Image credit: CC BY-SA 2.0 (Johnny Silvercloud, 2014)

On the rocks, neat, straight up, stirred, served with a kick, or just dirty – the methods of serving cocktails are as versatile as their ingredients and preparation, and we agree that simply ordering one is a thrilling indulgence. Having infused themselves in the popular, historical and literary culture, inspiring everyone from socialites to artists, cocktails have become truly iconic in the world of alcoholic beverages.

From Cuba to Singapore, Quotient pays tribute to the home of five classic cocktails and serves up the fascinating stories behind them.


The Bellini is one of Italy’s most popular long drinks. Image credit: CC BY 2.0 (Ben Aston, 2009)

The Bellini, Italy
Mention a Bellini to any cocktail aficionado and you will instantly invoke nostalgia of a bygone era – the cocktail really seems to have an undertone of respect among cocktails bartenders and drinkers around the world. While Italy already had a long tradition of marinating fresh peaches in wine long before Giuseppi Cipriani invented the Bellini in 1948 at Harry’s Bar in Venice, the creation of this delicious cocktail literally took the concept to new heights when he mixed white peach puree with Prosecco, Italy’s version of champagne.

The result was a drink which was simple and delicious and instantly became a classic at the renowned Venetian bar — also an all-time favourite haunt of writer Ernest Hemingway. Thanks to its unique colour, which reminded the creator of the colour of a sunset in a painting by 15th-century Venetian artist Giovanni Bellini, Cipriani named the drink “The Bellini”. The rest is history, and the drink is still popular today, with numerous variations all around the world.

Singapore Sling

The popular Singapore Sling was created by Ngiam Tong Boon, a bartender working at Long Bar in Raffles Hotel. Image credit: CC BY 2.0 (Byrion Smith, 2013)

The Singapore Sling
This year, the legendary cocktail celebrates 101 years from its creation in 1915 at the Raffles Hotel in Singapore by bartender Ngiam Tong Boon and there’s no better time to savour one. Made from a mixture of gin, cherry brandy and Benedictine, with a dash of bitters and Cointreau and finished off with pineapple and lime juice and grenadine, the refreshing cocktail is truly a hit on the cocktail scene around the world.

Mai Tai

Mai Tai, which is made of meld of white and gold rum, pineapple juice, orange and/or lime juice, has American origin despite its Polynesian name. Image credit: CC BY-SA 2.0 (Johnny Silvercloud, 2014)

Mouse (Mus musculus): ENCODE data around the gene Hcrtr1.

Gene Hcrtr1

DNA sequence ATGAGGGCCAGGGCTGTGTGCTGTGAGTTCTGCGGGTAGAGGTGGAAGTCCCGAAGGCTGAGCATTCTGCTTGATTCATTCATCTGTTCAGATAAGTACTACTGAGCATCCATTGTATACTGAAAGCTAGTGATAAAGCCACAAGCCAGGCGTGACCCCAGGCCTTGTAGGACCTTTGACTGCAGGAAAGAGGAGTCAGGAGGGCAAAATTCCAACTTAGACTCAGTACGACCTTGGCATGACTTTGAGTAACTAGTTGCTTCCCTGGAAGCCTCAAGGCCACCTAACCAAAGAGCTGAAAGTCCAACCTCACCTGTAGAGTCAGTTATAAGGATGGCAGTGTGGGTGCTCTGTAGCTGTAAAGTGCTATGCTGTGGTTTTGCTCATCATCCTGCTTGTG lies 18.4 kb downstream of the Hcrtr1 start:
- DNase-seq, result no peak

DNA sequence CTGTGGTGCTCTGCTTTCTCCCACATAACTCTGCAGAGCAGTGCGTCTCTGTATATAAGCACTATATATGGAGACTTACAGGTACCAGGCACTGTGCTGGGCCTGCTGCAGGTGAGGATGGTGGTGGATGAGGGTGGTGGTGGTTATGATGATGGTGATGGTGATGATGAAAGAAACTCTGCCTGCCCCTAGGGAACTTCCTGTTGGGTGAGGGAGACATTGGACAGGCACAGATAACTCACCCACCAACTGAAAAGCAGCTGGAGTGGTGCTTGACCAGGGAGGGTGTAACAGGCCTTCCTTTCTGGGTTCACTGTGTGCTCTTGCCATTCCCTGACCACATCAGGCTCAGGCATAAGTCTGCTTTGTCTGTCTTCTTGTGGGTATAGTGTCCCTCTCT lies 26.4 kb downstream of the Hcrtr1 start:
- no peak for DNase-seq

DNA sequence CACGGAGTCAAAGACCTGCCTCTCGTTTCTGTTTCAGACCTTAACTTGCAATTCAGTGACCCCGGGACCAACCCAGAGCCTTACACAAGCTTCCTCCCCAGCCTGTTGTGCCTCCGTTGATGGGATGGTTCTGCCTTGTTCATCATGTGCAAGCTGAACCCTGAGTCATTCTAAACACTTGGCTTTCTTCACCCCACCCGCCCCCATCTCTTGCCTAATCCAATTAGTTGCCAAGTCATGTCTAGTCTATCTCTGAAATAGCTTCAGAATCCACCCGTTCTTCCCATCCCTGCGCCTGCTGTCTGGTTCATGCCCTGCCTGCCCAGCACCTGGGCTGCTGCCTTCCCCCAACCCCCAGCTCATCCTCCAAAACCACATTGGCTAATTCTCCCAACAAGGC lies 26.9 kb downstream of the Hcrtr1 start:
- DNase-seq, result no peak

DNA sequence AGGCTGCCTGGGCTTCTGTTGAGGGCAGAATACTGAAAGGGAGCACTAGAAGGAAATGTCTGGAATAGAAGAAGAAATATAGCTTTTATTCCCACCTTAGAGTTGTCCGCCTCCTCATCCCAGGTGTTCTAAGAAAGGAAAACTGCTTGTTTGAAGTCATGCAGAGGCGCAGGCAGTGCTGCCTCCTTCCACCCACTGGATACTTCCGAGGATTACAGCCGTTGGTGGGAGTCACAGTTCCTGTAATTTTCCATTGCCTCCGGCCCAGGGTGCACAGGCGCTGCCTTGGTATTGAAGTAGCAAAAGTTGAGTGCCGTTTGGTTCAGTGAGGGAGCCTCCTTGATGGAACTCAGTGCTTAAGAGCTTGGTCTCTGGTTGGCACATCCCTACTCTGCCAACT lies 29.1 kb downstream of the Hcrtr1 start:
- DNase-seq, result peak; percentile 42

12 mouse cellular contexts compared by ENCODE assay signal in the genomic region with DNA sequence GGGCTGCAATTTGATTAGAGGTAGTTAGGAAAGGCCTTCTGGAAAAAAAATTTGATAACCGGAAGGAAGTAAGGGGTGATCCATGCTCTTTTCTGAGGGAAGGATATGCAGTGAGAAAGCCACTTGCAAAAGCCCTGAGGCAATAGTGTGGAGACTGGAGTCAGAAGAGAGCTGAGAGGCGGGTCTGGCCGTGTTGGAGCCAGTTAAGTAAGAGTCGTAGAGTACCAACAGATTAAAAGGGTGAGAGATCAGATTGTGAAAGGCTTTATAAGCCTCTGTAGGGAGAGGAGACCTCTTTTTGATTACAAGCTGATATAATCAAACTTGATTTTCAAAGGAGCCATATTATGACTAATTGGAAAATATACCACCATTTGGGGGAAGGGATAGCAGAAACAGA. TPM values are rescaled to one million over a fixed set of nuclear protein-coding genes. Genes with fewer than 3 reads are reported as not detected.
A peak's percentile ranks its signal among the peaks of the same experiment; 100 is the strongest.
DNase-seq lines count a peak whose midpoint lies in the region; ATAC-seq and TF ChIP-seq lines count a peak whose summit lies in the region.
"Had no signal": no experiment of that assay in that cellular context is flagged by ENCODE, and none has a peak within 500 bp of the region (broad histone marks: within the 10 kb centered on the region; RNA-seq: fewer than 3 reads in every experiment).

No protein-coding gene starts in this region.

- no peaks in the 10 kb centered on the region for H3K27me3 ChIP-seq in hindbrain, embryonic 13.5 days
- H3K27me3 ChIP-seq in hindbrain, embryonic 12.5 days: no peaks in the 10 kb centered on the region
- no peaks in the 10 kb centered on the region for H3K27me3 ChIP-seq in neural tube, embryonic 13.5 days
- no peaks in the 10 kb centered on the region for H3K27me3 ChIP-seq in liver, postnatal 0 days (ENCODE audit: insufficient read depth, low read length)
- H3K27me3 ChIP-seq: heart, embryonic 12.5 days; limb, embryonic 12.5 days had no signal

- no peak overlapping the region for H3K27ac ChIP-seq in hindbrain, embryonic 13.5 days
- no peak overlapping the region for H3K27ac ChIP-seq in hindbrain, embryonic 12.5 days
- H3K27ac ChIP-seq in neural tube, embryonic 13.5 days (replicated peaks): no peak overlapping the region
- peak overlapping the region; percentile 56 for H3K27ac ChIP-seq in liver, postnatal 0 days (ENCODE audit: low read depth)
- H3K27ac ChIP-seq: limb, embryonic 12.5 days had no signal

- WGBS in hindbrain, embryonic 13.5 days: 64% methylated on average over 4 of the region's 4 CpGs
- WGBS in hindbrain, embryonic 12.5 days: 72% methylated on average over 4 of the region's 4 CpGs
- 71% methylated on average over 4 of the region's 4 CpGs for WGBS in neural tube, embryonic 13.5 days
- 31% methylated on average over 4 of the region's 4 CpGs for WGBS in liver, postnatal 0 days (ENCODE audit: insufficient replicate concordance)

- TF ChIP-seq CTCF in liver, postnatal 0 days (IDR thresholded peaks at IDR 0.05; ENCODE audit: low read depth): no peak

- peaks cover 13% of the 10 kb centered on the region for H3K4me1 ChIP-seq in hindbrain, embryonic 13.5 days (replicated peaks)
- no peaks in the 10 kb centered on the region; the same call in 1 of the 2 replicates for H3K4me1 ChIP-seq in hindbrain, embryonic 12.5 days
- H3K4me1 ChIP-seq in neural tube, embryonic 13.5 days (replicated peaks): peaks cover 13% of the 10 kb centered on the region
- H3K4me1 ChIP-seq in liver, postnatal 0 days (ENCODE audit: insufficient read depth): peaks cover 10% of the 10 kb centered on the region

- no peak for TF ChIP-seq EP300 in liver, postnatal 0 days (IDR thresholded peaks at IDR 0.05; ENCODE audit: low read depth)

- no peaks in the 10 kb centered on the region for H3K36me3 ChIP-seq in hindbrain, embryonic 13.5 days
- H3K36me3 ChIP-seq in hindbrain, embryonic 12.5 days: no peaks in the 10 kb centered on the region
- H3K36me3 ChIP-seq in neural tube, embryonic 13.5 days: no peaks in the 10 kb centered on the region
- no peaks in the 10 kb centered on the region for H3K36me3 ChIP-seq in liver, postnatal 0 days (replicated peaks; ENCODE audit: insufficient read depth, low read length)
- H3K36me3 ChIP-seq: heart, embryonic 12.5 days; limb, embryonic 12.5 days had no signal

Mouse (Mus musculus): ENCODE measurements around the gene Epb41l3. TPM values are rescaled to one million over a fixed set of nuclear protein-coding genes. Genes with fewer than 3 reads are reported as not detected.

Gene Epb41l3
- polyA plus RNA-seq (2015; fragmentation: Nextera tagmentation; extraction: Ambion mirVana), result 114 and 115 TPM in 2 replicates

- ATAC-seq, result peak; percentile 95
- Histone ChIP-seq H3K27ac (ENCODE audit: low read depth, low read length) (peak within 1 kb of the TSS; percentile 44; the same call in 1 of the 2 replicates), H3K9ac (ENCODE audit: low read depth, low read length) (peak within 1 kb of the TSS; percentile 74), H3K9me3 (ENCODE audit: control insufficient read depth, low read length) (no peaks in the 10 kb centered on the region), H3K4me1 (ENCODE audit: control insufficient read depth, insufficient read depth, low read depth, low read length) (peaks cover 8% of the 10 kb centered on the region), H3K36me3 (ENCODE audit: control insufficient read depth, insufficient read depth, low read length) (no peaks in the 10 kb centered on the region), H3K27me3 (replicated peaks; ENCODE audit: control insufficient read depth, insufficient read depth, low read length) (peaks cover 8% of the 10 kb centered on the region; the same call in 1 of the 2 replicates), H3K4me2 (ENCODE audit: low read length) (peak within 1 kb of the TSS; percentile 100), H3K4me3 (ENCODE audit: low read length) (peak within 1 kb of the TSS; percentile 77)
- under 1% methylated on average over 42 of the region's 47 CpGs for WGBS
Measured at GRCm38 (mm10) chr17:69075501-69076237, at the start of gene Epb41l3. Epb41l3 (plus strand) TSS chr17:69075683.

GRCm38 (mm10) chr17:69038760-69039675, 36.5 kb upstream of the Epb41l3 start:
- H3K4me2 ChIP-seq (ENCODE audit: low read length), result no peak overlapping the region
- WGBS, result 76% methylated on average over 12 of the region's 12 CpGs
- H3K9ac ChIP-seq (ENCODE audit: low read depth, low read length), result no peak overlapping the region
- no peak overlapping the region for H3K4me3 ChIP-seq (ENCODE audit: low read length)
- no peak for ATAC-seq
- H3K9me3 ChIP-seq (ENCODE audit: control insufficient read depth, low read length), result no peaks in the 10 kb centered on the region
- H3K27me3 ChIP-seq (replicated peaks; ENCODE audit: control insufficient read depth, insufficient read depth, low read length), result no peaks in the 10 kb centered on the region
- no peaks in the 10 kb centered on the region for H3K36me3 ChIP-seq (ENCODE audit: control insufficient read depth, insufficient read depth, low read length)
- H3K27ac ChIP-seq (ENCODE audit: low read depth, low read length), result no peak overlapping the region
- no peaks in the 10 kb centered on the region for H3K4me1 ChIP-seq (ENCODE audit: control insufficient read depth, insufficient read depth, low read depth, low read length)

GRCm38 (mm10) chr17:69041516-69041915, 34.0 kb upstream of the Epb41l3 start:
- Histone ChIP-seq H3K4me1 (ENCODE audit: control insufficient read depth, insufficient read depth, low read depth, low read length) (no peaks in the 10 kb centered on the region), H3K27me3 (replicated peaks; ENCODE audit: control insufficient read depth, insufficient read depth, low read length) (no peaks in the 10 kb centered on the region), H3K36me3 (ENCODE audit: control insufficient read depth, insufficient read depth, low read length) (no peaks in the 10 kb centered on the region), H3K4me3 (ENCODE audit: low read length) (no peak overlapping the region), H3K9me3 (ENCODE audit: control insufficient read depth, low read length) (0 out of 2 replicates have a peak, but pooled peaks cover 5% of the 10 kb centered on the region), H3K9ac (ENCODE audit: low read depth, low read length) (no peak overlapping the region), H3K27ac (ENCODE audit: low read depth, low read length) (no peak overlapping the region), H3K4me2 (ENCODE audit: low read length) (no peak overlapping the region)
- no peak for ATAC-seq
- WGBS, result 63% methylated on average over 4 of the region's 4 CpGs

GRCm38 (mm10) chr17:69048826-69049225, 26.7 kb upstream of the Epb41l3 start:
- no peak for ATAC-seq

Mai Tai, USA
This cocktail may sound tropical but it actually is an all-American product as it was invented at Trader Vic’s in Emeryville, San Francisco, California. The inventor, Victor Bergeron, supposedly created this refreshing drink  for two guests who had just returned from Tahiti and were craving for a taste of the tropics. After mixing rum with just the right combination of fruit juices and orange-flavored liqueur, Bergeron handed it to the guests, who tasted the drink and declared it was “Maita’i” — the Tahitian word for good — thus the cocktail was born.


The traditional Mojito cocktail comprises white rum, sugar, lime juice, sparkling water and mint. Image credit: CC BY 2.0 (Personal Creations, 2014)

Mojito, Cuba
Some may call it a sailor’s drink but the classic cocktail was first mixed in the Cuban capital Havana, but by whom and where exactly is still unknown. Despite its hazy beginnings, the cocktail still has a cult status in the country and has become popular all over the world.

Ernest Hemingway surely was a big fan of the Mojito — he drank 16 of them in one sitting at the historic cocktail bar, El Floridita. Traditionally made using white rum, sugar cane juice, lime juice, carbonated water and mint muddled together, many connoisseurs believe the Mojito to be the world’s first cocktail.

Kir Royale

Kir Royale consists of crème de cassis topped with champagne. Image credit: CC-BY 2.0 (Tim-Lucas, 2012)

Kir Royale, France
Ladylike, elegant and sophisticated, Kir Royale has the power to transport you to the French land in an instant. Originated from Burgundy, France in the 1940s, the cocktail was named after Félix Kir, who was a hero in the French Resistance during the Second World War, and the Mayor of Dijon from 1945 to 1968. Spritzy and invigorating, the cocktail made of  crème de cassis  (blackcurrant liqueur) and Champagne is subtly sweet and fruity-fresh, and simply reminds one of summer days!